Sharks 101 | National Geographic

Sharks 101 | National Geographic


(ominous music) – [Narrator] They glide through the water with unmistakable grace, remnants of an ancient past, they dive and they rise from the ocean’s murky depths to it’s sun-kissed shallows, rousing fear and awe like no other creature in the sea. The world’s biggest
living fish is a shark. Of the estimated 34,000 species of fish, the largest are whale sharks. These gentle giants usually
grow to about 40 feet long and weigh an estimated 15 tons. Their mouths alone can
span four feet wide. The gigantic whale shark however, pales in comparison to the largest fish that ever existed, the megalodon. Dating to over 20 million years ago, it’s thought that the prehistoric shark could of reached 80 feet long, weighing up to around 70 tons. Unlike whale sharks, the
megalodon was carnivorous, and consumed any creature that fit into it’s nearly 10 foot wide mouth. Throughout their lives
some species of shark can shed over 30,000 teeth. Unlike humans who are born with a set number of teeth in their jaws, sharks have a seemingly limitless supply. They can grow, lose, and
replace their teeth as needed. Furthermore, most sharks have multiple rows of teeth in their jaws. The jaws of a great white shark, the largest predatory fish in the sea, can contain up to seven rows that hold up to 300
teeth at any one point. Most sharks, as they hunt their prey, end up losing their teeth individually. However, the cookiecutter shark loses and replaces the teeth in
it’s lower jaw all at once. Sharks are built for speed. The fastest known shark, the mako shark, can reach speeds of up
to 46 miles per hour. This speed is largely due to their body’s hydrodynamic design. Many sharks have torpedo shaped heads that allow them to cut through the water with little resistance. Plus, shark skin is covered
with flat, v-shaped scales, called dermal denticles. The denticles help water
flow smoothly over the skin, which reduces friction and helps sharks swim quickly and quietly. Sharks also have skeletons made of cartilage instead of bone. Cartilage is a much
lighter material than bone so sharks have less weight to carry. Sharks may lay eggs, or bear live young. Egg laying sharks only
lay a few large eggs. They may come in various forms, such as sacks called mermaid
purses or corkscrews. These eggs act as external wombs in which shark embryos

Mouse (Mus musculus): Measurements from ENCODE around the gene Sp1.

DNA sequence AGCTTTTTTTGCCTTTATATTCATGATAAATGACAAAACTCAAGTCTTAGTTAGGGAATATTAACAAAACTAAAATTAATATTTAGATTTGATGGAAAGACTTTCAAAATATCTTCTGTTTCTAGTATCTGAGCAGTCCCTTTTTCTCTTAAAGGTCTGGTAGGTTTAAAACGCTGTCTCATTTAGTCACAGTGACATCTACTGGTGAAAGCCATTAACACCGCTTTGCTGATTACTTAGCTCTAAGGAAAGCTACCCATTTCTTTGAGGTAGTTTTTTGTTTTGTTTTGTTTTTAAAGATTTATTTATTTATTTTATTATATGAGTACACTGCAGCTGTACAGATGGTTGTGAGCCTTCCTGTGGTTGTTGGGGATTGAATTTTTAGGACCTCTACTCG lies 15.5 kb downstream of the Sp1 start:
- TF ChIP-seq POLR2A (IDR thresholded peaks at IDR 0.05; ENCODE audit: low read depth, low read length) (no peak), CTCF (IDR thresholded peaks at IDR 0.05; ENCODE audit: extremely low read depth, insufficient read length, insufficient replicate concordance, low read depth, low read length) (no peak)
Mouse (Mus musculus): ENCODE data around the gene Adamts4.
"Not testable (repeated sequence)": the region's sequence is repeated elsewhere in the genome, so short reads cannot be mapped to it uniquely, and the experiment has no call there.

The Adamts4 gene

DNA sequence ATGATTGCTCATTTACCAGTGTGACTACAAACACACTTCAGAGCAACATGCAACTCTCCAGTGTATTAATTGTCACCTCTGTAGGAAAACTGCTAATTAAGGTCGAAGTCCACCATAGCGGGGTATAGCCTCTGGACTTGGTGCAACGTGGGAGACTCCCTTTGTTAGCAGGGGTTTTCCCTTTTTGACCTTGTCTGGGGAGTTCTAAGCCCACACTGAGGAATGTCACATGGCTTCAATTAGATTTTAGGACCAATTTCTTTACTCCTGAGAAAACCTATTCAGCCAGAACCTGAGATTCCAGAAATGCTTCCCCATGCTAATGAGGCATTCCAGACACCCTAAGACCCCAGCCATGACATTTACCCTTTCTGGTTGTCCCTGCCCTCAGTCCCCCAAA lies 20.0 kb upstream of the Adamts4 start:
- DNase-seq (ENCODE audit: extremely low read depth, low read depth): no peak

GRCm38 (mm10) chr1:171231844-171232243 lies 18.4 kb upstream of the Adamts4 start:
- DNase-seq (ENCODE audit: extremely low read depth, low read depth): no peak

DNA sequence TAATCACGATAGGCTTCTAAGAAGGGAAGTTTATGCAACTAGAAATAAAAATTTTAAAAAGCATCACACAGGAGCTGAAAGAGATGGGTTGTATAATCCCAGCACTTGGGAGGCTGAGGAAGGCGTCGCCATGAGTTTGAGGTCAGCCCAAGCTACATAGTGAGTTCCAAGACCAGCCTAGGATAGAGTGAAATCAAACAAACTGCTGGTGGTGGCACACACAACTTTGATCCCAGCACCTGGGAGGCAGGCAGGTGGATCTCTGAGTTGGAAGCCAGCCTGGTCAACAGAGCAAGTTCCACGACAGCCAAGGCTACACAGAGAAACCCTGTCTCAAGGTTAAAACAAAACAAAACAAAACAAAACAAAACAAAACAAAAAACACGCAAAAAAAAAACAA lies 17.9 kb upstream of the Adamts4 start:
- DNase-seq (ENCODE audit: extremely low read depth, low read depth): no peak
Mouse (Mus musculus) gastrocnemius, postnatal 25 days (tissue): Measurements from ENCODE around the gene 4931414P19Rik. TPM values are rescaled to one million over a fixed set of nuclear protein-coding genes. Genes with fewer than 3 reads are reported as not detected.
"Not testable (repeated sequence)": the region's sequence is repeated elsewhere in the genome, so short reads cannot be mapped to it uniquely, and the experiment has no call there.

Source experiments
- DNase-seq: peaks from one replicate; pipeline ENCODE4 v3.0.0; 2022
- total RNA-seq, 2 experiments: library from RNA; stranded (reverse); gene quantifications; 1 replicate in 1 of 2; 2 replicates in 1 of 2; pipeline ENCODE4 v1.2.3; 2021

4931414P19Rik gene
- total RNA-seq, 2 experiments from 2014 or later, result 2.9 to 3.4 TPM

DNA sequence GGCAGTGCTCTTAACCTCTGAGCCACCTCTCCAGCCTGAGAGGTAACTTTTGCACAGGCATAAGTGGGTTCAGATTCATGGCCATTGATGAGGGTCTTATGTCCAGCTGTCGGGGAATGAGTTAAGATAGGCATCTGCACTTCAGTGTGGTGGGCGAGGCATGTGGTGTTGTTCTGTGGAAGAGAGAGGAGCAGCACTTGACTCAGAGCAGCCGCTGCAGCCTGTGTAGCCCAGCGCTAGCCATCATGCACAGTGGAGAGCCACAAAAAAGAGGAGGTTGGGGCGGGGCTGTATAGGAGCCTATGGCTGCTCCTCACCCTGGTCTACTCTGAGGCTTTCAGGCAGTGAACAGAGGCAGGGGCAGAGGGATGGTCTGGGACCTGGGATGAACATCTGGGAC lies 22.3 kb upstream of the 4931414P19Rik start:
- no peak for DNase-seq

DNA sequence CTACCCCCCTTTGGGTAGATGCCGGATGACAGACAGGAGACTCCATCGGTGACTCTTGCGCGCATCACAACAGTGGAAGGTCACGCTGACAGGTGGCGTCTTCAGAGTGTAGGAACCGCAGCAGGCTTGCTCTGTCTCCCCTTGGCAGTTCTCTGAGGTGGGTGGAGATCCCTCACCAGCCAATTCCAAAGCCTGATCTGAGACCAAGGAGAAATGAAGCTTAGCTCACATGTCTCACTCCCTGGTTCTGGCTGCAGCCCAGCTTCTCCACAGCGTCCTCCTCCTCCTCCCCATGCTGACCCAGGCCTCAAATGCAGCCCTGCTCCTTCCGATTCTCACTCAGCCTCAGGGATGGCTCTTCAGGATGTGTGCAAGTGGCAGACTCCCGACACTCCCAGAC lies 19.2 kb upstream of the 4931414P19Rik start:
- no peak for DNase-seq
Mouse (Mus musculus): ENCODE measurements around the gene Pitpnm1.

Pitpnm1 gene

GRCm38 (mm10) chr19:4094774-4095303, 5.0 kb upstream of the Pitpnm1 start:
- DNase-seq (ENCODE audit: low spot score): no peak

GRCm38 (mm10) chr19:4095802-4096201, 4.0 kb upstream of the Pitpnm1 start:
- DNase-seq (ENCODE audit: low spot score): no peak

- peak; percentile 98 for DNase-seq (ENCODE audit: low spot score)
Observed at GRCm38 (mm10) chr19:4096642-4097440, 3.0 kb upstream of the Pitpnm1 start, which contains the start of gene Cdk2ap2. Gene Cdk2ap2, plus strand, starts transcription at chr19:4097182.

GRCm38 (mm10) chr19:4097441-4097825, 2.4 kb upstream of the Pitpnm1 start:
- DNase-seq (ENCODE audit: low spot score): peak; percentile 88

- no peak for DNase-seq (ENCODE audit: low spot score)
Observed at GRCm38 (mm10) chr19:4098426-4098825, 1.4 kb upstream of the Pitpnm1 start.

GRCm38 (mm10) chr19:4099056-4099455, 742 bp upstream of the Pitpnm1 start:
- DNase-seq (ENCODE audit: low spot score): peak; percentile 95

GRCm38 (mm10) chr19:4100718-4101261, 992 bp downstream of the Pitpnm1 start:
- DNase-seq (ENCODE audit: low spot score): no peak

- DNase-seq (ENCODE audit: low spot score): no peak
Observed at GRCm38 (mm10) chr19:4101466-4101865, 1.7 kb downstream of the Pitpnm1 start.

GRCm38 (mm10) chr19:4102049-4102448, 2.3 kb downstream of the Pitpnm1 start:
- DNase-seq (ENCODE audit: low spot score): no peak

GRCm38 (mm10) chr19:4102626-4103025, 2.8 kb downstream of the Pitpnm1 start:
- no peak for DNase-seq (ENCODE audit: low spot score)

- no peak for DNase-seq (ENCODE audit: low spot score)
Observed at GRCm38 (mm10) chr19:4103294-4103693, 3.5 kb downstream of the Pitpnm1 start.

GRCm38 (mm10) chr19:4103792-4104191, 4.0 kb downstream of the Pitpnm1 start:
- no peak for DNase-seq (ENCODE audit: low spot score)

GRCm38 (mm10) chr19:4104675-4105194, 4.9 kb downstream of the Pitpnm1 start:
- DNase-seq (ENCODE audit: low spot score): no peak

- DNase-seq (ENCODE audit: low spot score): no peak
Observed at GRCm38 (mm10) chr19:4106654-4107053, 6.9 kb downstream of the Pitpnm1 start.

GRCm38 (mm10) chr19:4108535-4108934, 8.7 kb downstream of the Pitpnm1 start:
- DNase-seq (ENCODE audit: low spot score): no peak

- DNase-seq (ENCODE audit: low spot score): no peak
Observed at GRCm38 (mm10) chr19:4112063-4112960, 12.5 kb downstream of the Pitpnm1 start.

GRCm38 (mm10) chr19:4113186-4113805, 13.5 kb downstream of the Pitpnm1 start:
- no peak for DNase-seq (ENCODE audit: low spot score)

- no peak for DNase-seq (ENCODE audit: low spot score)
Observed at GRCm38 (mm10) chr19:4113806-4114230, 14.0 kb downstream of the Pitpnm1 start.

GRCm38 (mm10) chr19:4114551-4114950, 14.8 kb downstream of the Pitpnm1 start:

complete their development. However, most sharks
give birth to live young. Called pups, the young of
most live bearing species gestate for around one year. Some even begin practicing
their predation skills while in the womb. Before they are born, the
sand tiger shark pups compete with their siblings. In fact, the strongest pup
in each of the two wombs devours its weaker brothers and sister. Some sharks are at risk of extinction. Every year an estimated 100 million sharks are killed worldwide, in large part for the shark fin trade. The sharks are caught
and their dorsal fins are removed and sold at a hefty price, primarily in Asia. In traditional Chinese culture, serving and eating shark fin is a sign of status and wealth. Because of the high demand
and value of shark fins, some shark populations have plummeted by up to 70% causing a ripple effect in ecosystems and endangering
at least 74 shark species. However, measures are being
taken to protect sharks with a number of countries and
jurisdictions cracking down on unsustainable shark fishing. In China, shark fin soup
is no longer allowed to be served at government banquets. A move hailed by shark conservationists. Through continued international
conservation efforts, the loss of sharks may be curbed, allowing the creatures in
all their power and grace to survive for many generations to come.

100 thoughts on “Sharks 101 | National Geographic

  1. The world's biggest living fish is a shark. What intrigues you the most about these amazing creatures?

  2. If I were a president in any any country (comment down below what country you want) I would hang all fishermen who hunt sharks and also other endangered species. Except for snakes in the government( i will eat em all)